In this blog, I’ll focus on as yet obscure, but nonetheless significant, aspects of play science, namely, play and epigenesis - the importance of playfulness in the life of the expectant mother for the long-term benefit of both her and her developing child in the womb, and even beyond them to affect deeply the subsequent offspring of this in-utero child. This is a new dimension focusing on the positive effects of play from before birth throughout the entire human life cycle and to generations beyond the present one. Wow! Not the usual way we see play behavior! (Naturally, the play behavior of an expectant mother should be fine-tuned to reduce any possibility of an injury.) Seems a stretch, but the evidence is accumulating, and reviewing it here allows us to see what contemporary science predicts. I will connect the scientific evidence with what I know about the beneficial effects of play, and hope that the reader will connect this “deep” but somewhat speculative information about play and its capacities to lessen stress to this growing body of information about play, as well as re-emphasize its importance and place in the lives of all of us demonstrating that play is a public health necessity.
In short, epigenesis is a name for changes to our genetic endowment that is the result of environmental experiences. Where the common thinking is that genes are fixed and cannot be modified, that is a too narrow way of seeing genetic inheritance. Yes, the basic DNA genetic code that is our unique individual pattern remains intact, like our fingerprints or eye color from generation to generation, but many of our 20,000+ genes can be activated or rendered dormant due to environmental influences. But how and when a gene susceptible to environmental manipulation gets activated or is kept dormant or can be uniquely transformed by environmental influences is at the heart of the science of epigenesis.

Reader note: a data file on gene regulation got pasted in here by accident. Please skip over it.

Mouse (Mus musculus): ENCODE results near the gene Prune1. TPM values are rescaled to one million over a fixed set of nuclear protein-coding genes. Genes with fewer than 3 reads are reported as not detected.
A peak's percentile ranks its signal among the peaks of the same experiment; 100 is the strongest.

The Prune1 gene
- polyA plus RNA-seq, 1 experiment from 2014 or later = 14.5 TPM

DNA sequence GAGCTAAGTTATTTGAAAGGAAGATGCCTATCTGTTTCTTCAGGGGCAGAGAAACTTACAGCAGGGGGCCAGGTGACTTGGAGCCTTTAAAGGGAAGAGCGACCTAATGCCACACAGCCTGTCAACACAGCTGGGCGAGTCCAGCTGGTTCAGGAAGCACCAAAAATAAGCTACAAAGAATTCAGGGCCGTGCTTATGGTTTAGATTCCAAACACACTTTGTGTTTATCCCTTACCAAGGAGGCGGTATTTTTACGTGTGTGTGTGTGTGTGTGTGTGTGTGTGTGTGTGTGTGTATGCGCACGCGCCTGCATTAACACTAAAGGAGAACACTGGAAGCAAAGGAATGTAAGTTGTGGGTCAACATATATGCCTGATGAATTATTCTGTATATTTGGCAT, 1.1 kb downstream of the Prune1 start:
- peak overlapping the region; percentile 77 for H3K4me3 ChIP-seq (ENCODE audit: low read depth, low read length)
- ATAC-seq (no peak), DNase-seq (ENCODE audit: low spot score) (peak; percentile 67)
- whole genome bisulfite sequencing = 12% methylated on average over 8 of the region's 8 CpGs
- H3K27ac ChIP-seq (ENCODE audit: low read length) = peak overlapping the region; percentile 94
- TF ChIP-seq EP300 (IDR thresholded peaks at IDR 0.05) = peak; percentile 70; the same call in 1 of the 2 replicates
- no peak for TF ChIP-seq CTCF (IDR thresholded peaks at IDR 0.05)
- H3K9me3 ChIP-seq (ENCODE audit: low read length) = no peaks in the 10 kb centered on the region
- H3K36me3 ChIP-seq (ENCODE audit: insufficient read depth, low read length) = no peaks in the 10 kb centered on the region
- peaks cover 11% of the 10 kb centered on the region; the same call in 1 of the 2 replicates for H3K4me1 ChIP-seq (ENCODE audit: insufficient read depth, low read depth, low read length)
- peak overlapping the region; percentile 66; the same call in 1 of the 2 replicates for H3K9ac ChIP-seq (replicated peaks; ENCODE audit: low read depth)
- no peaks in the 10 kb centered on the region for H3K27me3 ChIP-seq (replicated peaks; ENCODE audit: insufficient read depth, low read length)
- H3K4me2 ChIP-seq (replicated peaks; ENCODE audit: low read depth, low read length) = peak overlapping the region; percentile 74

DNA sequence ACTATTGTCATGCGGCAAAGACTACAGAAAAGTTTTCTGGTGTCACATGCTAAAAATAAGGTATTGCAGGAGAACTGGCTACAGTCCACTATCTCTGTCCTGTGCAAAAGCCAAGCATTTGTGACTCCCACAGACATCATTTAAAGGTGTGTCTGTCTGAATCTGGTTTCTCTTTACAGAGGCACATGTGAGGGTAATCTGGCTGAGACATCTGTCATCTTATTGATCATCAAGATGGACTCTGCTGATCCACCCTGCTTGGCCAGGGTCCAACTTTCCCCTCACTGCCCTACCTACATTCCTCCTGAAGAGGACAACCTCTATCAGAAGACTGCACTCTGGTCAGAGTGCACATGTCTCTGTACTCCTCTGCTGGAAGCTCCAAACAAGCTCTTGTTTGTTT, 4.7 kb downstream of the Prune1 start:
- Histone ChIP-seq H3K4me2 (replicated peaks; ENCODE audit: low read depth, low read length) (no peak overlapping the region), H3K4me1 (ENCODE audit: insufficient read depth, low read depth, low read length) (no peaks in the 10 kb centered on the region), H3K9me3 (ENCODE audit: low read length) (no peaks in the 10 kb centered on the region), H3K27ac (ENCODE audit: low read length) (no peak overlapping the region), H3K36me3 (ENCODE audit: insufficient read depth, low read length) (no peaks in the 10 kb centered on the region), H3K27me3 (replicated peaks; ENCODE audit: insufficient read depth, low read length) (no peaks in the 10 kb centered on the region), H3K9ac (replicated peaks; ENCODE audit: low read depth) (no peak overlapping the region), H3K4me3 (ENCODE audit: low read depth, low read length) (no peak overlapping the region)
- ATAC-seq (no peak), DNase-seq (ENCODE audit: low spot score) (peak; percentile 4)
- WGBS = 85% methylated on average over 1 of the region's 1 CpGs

To quote from an article by Nessa Carrey-Epigenetics is the new discipline that is revolutionizing biology. Whenever two genetically identical individuals (like identical twins) are nonidentical in some way we can measure, this is called epigenetics. When a change in environment has biological consequences that last long after the event itself has vanished into distant memory, we are seeing an epigenetic effect in action.
When scientists talk about epigenetics they are referring to all the cases in which the genetic code alone isn’t enough to describe what’s happening—there must be something else going on as well.